Bo Schembechler, the greatest sports figure in University of Michigan history passed away two days ago, before Michigan (#2) plays Ohio State (#1) in the 104th version of the greatest rivalry in college sports.

It’s funny.

Black students in general have the same sentiment towards the University of Michigan when the are there, as black people have about the United States. I know that I didn’t start to proudly claim Michigan until sometime in grad school, when I realized that the things that were most important to me in life (my wife, my children, my fraternity, my graduate pursuits) couldn’t have been attained had I gone anywhere else. And also when I realized how much blood sweat and tears me and my boys put into making the school a better place.

Bo was part of the problem here. He kept black players segregated from the rest of the black student community. Those few black players who did decide to pledge a black fraternity had to do so without his knowledge.

But at the same time Bo was reason many of us wanted to be down in the first place–what did I know about an “academic reputation” in the seventh grade? Black students felt good when Michigan won (and were pissed when Michigan State would beat them) just like everyone else. Many of us had neither the money nor the inclination to buy tickets to see the games in person. But we’d be huddled around the tv watching Desmond Howard, Leroy Hoard, Demetrius Williams, Derrick Alexander, Shonte Peoples, and dozens of other players great and not so great, go to work.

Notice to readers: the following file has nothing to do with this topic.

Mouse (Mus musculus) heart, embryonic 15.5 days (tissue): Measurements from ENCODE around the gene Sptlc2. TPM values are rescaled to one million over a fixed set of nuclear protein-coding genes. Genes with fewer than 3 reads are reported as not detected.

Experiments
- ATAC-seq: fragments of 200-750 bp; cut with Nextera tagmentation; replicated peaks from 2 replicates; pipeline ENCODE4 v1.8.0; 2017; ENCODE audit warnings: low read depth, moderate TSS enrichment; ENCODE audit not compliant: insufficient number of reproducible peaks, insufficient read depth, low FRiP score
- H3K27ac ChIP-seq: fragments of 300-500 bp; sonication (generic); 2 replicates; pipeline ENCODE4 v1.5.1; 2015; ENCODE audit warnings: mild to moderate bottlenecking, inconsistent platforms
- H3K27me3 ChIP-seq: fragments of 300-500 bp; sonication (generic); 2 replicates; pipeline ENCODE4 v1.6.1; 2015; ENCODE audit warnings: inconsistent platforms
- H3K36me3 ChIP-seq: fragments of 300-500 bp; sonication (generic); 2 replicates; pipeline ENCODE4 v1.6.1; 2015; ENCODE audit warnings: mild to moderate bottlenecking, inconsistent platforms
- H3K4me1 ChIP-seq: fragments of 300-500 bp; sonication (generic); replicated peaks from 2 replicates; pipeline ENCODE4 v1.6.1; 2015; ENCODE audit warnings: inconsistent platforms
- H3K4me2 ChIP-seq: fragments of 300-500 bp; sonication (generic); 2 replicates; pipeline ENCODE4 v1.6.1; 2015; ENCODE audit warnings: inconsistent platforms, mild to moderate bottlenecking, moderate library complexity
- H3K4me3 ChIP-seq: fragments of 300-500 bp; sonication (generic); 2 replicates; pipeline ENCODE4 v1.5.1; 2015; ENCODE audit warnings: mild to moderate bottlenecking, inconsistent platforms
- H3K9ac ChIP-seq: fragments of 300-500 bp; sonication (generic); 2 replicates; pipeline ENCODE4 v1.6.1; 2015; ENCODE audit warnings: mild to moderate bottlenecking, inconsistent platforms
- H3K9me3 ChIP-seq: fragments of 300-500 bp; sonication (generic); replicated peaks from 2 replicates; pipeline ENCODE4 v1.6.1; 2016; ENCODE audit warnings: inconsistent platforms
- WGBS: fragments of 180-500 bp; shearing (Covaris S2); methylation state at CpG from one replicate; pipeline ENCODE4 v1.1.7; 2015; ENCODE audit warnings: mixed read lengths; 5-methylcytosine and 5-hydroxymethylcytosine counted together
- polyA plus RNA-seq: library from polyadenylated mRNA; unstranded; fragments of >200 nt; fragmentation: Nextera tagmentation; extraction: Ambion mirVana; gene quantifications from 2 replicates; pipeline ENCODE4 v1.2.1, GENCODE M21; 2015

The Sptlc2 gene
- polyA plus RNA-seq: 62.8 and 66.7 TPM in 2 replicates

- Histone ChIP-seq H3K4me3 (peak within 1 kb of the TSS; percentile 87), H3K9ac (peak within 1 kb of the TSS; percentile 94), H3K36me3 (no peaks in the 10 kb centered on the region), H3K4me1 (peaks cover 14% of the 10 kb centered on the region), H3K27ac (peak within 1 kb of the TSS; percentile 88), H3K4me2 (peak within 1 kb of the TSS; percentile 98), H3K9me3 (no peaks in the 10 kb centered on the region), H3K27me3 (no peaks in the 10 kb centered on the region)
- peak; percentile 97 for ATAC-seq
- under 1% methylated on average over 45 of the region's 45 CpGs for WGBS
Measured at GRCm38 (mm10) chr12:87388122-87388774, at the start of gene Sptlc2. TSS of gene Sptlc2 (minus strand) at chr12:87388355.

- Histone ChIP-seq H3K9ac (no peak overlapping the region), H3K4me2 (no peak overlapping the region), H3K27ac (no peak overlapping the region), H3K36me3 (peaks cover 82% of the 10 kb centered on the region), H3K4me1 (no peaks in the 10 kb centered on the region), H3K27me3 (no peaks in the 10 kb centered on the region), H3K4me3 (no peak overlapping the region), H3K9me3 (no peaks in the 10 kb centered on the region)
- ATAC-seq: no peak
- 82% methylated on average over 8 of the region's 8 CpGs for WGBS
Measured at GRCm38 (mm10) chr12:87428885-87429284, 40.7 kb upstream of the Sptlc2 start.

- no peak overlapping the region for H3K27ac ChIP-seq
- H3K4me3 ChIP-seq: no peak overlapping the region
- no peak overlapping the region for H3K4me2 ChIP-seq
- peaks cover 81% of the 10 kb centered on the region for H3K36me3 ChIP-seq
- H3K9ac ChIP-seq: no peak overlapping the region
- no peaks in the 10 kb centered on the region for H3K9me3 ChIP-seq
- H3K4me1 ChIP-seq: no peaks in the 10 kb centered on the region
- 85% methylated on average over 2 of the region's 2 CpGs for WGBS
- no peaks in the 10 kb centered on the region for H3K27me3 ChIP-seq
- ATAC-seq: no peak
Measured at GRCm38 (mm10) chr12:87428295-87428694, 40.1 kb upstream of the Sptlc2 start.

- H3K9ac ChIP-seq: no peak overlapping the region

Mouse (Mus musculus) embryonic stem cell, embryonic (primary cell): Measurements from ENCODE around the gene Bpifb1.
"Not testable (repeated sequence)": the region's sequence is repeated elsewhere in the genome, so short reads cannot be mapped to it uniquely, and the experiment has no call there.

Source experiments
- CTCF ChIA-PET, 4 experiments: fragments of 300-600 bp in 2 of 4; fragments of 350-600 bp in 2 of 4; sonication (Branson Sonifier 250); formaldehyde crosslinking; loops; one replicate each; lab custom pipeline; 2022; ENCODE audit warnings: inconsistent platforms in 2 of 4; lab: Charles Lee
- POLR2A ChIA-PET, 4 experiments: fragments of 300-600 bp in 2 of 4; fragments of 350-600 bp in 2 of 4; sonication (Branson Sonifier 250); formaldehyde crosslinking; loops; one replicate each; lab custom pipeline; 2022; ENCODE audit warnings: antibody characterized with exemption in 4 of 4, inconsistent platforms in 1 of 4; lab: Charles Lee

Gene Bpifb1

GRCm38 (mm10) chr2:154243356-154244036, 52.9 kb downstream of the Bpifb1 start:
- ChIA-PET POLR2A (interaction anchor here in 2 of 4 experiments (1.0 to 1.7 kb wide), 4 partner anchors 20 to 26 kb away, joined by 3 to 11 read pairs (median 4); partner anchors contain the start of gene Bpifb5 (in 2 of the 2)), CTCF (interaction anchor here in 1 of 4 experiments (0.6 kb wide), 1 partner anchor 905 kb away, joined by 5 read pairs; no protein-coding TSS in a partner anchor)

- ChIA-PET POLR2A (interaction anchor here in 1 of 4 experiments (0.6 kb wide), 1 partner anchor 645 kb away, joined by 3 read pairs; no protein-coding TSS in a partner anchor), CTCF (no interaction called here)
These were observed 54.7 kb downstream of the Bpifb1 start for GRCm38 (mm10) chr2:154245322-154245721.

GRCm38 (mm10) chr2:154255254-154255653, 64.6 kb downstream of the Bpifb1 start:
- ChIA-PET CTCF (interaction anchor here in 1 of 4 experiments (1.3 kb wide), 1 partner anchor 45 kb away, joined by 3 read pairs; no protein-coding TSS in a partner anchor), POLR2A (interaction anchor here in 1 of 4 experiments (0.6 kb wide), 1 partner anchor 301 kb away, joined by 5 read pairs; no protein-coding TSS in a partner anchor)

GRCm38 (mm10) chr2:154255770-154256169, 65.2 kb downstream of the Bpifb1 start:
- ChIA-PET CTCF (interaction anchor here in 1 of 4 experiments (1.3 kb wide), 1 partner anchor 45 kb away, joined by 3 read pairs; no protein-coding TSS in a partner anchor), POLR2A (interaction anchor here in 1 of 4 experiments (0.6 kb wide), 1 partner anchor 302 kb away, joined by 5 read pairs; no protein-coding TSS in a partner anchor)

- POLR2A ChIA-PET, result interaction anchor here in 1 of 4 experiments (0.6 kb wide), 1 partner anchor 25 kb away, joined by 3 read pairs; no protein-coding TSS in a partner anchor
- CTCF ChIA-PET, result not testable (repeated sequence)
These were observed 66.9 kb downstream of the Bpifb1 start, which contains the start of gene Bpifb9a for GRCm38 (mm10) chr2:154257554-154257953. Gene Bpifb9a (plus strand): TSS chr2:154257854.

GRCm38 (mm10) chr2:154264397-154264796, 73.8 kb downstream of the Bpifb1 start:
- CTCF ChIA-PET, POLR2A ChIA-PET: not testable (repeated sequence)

I had the opportunity to meet Bo once. One of my older fraternity brothers and I were staying in the hospital for an experiment we participated in. Bo happened to be in a connecting room with his first wife Millie (who was ill). My fraternity brother and I gave him his space, because we were cognizant of why he was there (his wife Millie passed away sometime within the next few years because of her illness). But we talked to him a little, and the others in our experimental cell JOCKED him. What I recognized about him was that he was good people. He could’ve shut the room off from the (well-meaning) knuckleheads that crowded him and his wife. He could have because he had the clout. He could have because he had the right. But he never did.

To say he will be missed–even given his (likely) politics–is an understatement. I likely would have made a very different choice had he not made such a mark on Michigan.